Patients referred to the scheme will be tested for CTS only. If we discover evidence of other problems in passing we may not have time to fully explore these in the CTS clinic and cannot guarantee to do this, though we will if we happen to have time.

Patients with normal nerve conduction studies will normally be returned to you for further management. However, now that we can also carry out high resolution ultrasound scanning for CTS in the clinic we will investigate patients who have completed the web based symptom questionnaire and scored >70% with ultrasound also, and if this is supportive of a diagnosis of CTS we will treat them too. A few patients with negative neurophysiology and ultrasound may still have CTS as both tests do have a small false negative rate, but I do not believe that these patients require urgent surgical intervention. Most will either declare themselves as other pathology, remit spontaneously, or show more definite evidence of CTS within 6 months or so. Patients with symptoms which sound like CTS should be encouraged to try a wrist splint.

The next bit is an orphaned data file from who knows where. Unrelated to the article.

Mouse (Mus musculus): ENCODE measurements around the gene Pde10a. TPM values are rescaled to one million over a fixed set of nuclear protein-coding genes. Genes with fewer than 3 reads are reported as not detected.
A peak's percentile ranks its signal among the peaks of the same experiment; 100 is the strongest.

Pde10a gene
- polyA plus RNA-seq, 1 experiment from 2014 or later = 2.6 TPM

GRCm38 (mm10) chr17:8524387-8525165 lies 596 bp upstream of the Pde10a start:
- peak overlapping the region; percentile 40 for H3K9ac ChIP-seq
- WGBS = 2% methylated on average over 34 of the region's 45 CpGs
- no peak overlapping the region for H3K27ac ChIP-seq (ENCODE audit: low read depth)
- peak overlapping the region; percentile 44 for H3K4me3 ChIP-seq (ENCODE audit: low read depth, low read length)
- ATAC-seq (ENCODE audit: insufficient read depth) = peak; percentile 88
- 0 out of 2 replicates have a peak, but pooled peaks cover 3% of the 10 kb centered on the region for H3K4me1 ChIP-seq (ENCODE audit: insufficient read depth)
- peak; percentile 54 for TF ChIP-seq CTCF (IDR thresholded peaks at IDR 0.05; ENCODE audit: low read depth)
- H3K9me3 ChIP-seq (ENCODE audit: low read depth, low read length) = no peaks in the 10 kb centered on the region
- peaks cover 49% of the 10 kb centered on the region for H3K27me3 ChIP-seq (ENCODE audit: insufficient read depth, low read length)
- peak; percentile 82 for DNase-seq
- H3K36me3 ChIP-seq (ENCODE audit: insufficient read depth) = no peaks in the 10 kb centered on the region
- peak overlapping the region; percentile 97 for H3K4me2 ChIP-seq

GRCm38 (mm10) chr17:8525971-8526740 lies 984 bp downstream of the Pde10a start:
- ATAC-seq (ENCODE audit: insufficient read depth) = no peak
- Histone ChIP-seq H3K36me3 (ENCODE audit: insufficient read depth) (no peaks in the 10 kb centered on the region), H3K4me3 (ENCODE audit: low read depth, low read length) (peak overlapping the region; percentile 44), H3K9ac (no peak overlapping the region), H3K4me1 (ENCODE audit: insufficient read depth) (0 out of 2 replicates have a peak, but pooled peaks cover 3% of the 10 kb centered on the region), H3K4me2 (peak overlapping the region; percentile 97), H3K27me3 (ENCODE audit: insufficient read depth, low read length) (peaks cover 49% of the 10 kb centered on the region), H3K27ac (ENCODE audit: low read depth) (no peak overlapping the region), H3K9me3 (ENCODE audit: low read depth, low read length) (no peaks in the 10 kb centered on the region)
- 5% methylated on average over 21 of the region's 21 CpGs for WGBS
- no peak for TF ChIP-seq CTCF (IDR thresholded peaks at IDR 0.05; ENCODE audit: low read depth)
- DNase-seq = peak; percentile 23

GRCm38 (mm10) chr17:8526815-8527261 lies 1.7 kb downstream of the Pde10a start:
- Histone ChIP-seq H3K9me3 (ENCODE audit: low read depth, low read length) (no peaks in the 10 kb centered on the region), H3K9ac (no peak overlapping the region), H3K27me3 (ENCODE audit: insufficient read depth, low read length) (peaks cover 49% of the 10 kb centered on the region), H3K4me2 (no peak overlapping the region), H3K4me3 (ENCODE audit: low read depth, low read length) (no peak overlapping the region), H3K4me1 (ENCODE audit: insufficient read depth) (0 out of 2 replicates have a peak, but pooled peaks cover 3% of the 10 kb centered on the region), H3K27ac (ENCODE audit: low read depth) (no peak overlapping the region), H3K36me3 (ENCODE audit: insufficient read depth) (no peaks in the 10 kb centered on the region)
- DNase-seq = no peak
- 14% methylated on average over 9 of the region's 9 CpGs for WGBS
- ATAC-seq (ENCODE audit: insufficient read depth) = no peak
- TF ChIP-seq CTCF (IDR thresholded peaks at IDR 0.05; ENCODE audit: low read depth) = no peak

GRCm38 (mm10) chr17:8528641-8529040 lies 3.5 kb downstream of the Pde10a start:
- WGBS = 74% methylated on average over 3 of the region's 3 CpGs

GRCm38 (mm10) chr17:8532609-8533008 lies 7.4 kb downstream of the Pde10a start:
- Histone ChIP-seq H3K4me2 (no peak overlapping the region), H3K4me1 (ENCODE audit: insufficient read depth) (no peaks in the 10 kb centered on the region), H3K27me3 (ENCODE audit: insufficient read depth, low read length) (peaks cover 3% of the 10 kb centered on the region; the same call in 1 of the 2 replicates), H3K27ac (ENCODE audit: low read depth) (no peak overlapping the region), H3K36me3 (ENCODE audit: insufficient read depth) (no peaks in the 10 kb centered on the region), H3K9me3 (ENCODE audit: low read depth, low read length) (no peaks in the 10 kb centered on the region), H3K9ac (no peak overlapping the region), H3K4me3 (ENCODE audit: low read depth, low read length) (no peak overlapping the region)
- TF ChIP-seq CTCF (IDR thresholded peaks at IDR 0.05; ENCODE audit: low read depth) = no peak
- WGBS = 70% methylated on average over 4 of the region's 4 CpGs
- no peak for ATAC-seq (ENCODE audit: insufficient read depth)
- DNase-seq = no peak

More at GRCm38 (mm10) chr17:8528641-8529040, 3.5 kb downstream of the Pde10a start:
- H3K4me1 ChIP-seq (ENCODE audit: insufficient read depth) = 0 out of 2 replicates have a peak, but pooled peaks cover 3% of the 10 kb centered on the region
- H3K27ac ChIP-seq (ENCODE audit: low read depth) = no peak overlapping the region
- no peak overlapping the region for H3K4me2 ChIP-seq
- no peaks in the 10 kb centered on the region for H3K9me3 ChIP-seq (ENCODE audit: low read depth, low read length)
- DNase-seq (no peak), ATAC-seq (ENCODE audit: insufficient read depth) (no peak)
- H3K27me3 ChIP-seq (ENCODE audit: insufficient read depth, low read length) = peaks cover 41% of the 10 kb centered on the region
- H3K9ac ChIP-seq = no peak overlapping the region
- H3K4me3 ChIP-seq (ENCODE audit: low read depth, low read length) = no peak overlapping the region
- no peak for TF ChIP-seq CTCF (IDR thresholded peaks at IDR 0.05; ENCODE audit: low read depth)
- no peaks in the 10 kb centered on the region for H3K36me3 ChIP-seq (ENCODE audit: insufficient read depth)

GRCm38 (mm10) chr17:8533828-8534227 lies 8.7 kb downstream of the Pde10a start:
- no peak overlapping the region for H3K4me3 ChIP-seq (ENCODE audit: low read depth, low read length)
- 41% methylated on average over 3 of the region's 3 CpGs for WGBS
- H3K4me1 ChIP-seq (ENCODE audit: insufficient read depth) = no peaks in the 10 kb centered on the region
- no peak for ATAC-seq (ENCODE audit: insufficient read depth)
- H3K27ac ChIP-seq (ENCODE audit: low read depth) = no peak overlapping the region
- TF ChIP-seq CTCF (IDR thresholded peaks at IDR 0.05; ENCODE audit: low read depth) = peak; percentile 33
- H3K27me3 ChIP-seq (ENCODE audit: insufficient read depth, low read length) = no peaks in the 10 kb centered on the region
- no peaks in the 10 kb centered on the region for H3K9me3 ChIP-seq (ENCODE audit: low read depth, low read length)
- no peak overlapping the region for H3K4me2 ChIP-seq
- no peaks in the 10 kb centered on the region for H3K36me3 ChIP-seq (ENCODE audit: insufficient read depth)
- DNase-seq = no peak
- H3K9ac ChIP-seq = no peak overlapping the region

For those patients who do have test results consistent with CTS and an appropriate history I will discuss the diagnosis and possible management with the patient. I have a stock of splints which I can hand out immediately but I would strongly urge you to try this very simple measure with any patient suspected of having CTS before referral to neurophysiology. Splints are inexpensive, entirely harmless and in a small proportion of patients may be the only treatment required. If the patient has symptoms suggestive of CTS which resolve after a few weeks of night splinting and do not recur on discontinuing use of the splint then you do not need to refer them to me. For patients opting for treatment by injection we will usually carry these out immediately during the same visit.